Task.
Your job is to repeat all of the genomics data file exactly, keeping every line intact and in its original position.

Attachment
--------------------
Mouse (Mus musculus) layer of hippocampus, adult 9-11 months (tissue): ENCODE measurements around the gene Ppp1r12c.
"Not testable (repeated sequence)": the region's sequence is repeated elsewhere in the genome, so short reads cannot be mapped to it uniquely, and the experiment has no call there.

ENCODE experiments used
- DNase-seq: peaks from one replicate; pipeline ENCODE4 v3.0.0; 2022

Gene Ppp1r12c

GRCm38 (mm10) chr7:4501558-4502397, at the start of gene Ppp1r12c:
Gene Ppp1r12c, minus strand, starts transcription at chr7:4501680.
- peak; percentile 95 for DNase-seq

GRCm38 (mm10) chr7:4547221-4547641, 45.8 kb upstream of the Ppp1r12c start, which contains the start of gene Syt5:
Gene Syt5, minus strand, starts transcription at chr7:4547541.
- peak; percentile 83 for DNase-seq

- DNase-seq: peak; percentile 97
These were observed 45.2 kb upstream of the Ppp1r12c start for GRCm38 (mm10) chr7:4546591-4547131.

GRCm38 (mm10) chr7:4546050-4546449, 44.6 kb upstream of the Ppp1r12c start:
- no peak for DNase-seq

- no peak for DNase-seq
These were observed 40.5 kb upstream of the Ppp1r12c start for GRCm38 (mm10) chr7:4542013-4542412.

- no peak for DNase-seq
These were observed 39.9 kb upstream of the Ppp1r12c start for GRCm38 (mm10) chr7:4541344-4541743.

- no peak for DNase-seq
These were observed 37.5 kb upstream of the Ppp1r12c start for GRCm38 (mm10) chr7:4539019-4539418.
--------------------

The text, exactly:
Mouse (Mus musculus) layer of hippocampus, adult 9-11 months (tissue): ENCODE measurements around the gene Ppp1r12c.
"Not testable (repeated sequence)": the region's sequence is repeated elsewhere in the genome, so short reads cannot be mapped to it uniquely, and the experiment has no call there.

ENCODE experiments used
- DNase-seq: peaks from one replicate; pipeline ENCODE4 v3.0.0; 2022

Gene Ppp1r12c

GRCm38 (mm10) chr7:4501558-4502397, at the start of gene Ppp1r12c:
Gene Ppp1r12c, minus strand, starts transcription at chr7:4501680.
- peak; percentile 95 for DNase-seq

GRCm38 (mm10) chr7:4547221-4547641, 45.8 kb upstream of the Ppp1r12c start, which contains the start of gene Syt5:
Gene Syt5, minus strand, starts transcription at chr7:4547541.
- peak; percentile 83 for DNase-seq

- DNase-seq: peak; percentile 97
These were observed 45.2 kb upstream of the Ppp1r12c start for GRCm38 (mm10) chr7:4546591-4547131.

GRCm38 (mm10) chr7:4546050-4546449, 44.6 kb upstream of the Ppp1r12c start:
- no peak for DNase-seq

- no peak for DNase-seq
These were observed 40.5 kb upstream of the Ppp1r12c start for GRCm38 (mm10) chr7:4542013-4542412.

- no peak for DNase-seq
These were observed 39.9 kb upstream of the Ppp1r12c start for GRCm38 (mm10) chr7:4541344-4541743.

- no peak for DNase-seq
These were observed 37.5 kb upstream of the Ppp1r12c start for GRCm38 (mm10) chr7:4539019-4539418.